The FlyLady recommendation that I'm having a hard time taking on is to Quit Whining and Stop Being a Martyr. Grrr...I've actually been extra grumpy and resentful about everyone else's messiness since I began the new routines. Right after I read the no whining chapter (and right after I had completely cleaned and rearranged the living room) C said something like, "Why did the cleaning people quit?" I'm sure he thought he was being funny, but, considering the house had been more consistently clean (rather than one huge burst of clean a few times a year) than it has ever been, I was really irritated. But immediately after that, he started sorting through some of the stuff on the two desks that make up his home office in our living room. So maybe he was feeling like his mess looked even worse compared to the rest of the house.

Now if I could only get the boys to hang up their coats and backpacks when they walk in the door, rather than dumping them in the mudroom doorway (and I'm not even going to talk about their bedroom...I've been cleaning and sorting and decluttering it for months--to the point even of just throwing everything from the floor into laundry baskets or boxes and taking it all to the basement...I've done this twice and they've neither noticed nor cared very much, and still it's like trying to scoop the water out of a hole on the beach; it just fills up again).

Thursday, October 21, 2010

Cheese Enchiladas

Long ago--after braving a little whole-in-the-wall that served "home-made" tortillas stuffed full of melted Velveta--I figured out that if I wanted decent Mexican food in Maine, I'd have to learn to make it myself. Here are my favorite: Cheese Enchiladas.

I use Rick Bayless's tortilla recipe. (Which, apparently, is also here. It seems I write about tortillas on a regular basis. Must be like a vitamin deficiency).

The boys love to help press the tortillas.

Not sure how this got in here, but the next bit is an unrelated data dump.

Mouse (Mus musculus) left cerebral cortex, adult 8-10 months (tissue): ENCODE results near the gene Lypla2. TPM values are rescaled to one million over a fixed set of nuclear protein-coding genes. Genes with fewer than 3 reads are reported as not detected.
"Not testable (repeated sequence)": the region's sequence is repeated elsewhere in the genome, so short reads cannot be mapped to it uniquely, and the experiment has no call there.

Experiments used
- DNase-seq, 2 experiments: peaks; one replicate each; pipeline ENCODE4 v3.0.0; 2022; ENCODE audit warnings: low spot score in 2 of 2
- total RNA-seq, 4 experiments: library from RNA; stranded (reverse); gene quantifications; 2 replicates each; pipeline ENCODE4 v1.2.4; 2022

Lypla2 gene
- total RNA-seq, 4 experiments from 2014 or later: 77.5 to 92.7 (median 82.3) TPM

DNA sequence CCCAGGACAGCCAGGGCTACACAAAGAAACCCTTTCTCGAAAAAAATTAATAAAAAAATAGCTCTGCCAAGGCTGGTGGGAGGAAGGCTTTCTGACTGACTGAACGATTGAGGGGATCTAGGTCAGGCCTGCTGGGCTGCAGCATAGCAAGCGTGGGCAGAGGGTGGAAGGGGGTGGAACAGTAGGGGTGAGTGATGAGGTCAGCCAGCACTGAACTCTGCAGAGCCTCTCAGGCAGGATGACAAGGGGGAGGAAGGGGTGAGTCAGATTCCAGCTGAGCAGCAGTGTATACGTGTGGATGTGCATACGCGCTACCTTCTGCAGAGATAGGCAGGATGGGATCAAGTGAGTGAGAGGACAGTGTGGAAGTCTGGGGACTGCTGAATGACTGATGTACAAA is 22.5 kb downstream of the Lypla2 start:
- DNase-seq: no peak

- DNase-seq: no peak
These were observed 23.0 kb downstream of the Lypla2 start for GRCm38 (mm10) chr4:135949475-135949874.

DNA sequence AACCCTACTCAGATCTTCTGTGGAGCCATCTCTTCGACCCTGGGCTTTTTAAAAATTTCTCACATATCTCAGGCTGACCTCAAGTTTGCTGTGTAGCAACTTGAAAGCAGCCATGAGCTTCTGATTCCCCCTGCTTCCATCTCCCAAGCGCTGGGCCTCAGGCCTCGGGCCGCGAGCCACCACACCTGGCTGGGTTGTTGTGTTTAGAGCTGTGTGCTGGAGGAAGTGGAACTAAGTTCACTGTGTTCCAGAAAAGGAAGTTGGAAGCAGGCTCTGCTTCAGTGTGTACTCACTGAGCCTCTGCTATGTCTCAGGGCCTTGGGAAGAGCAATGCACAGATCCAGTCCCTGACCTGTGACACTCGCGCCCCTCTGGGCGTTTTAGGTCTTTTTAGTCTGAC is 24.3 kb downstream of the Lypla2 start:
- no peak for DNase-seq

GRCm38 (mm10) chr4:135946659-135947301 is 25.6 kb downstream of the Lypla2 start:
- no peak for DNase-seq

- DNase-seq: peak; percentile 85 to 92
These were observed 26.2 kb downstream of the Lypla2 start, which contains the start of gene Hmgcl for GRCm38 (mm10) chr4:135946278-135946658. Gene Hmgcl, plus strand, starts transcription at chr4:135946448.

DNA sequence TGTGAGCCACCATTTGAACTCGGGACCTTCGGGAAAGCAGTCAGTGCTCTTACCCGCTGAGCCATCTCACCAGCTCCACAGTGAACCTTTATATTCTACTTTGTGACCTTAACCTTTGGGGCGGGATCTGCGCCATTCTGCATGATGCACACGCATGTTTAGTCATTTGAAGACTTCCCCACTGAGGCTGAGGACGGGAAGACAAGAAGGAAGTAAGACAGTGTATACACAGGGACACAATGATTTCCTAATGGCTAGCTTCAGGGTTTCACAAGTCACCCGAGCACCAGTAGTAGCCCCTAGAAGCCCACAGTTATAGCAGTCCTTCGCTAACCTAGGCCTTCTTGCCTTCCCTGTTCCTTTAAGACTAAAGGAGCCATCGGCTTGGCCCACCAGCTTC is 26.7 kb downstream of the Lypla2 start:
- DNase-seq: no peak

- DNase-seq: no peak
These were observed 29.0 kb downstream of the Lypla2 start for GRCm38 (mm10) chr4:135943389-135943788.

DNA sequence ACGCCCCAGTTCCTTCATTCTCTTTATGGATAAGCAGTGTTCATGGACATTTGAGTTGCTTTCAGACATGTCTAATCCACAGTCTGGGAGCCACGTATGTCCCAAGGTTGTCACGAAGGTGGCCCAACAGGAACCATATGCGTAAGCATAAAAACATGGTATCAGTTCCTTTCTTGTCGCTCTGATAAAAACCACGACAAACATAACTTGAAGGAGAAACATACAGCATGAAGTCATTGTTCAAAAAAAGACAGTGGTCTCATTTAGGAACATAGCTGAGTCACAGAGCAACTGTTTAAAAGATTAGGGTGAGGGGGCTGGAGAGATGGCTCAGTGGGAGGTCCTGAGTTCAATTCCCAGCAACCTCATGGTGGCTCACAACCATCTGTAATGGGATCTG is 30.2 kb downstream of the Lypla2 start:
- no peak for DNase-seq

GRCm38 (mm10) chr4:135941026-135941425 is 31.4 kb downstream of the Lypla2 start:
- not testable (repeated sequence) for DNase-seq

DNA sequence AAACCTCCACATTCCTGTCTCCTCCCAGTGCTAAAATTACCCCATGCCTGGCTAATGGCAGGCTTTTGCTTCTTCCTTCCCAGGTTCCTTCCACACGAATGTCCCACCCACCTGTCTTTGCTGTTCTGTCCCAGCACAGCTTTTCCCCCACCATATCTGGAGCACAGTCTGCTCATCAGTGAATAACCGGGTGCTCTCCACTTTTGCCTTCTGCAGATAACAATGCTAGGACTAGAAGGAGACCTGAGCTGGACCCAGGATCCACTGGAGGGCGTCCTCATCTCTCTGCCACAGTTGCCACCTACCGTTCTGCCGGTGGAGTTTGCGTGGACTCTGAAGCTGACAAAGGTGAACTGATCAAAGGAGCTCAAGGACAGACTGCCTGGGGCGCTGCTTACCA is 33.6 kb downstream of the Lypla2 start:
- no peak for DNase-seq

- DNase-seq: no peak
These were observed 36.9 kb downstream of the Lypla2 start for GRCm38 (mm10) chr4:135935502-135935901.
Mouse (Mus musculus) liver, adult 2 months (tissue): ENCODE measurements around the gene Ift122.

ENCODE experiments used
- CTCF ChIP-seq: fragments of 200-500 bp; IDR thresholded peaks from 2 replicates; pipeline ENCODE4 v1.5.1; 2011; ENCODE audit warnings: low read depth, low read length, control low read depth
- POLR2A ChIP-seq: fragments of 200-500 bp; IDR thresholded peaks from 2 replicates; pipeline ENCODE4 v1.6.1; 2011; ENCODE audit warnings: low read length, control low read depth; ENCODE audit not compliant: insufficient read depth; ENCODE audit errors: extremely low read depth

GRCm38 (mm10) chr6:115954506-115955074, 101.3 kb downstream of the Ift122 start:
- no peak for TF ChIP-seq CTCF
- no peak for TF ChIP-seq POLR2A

After the tortillas are made, I shallow-fry them in oil to help them hold together in the casserole (this also helps rehydrate cast iron pans after making the tortillas).

For the enchilada sauce:

Heat in a medium sauce pan over med-low:

3 T oil

Add and saute till tender:

1 onion, chopped

Add and saute one minute:

1 clove garlic, minced

Add and stir till browned:

3 T flour

Add and stir:

2 T chile powder (I use Fernando's chile moldo puro)

1 t salt

1 t cumin

1 t dried oregano

Slowly add:

2 c cold water

Cook over med-low until thick. If it is too spicy for your taste, you could add 1 cup tomato sauce.

Spoon about 1/3 of the sauce into the bottom of a baking pan. Lay six tortillas in the bottom of the pan (yes, despite making my own tortillas, I am too lazy to roll them...you gotta pick and choose). Sprinkle on a generous layer of shredded cheese (I used cheddar, but Monterey Jack is good too). I also added a layer of steamed Swiss chard because we have bushels of it in the garden and I'm running out of ideas of what to do with it.

Lay the other six tortillas on top, pour on the rest of the sauce, sprinkle with cheese and bake at 350 till all hot & bubbly.

I served it with rice and some gorgeous pinto beans that we grew (and of which I'd show you a beautiful picture, but I'm still having photo issues!!) from a small bag of seeds someone gave us for free. They were easy to grow (apparently--the garden is C's job) and yielded just enough beans for one potful. They simmered all day in the solar oven and came out really fat and delicious. I saved a few to grow more next year.

Afterword: After slaving over this meal one night and serving it as leftovers the next, I brought home dinner from a sandwich shop the following night (we had parent-teacher-conferences and no time to cook). The kids were practically dancing in their seats eating the ham Italians that took me 10 minutes to order and pick up. While they ate the enchiladas (with lots of milk for the mild spiciness), they certainly did not dance, and did not sigh about what a wonderful dinner it was after it was over, like they did with the sandwiches.

Wednesday, October 20, 2010

Coastal Maine Botanic Gardens

This weekend we visited the Coastal Maine Botanic Gardens somewhat spontaneously--I would never, ever plan a visit somewhere that involved an hour drive each way and an expensive entrance fee for a late afternoon just two hours before closing time, but a friend called and invited us and I decided to lighten up a bit and go--and I'm glad I did!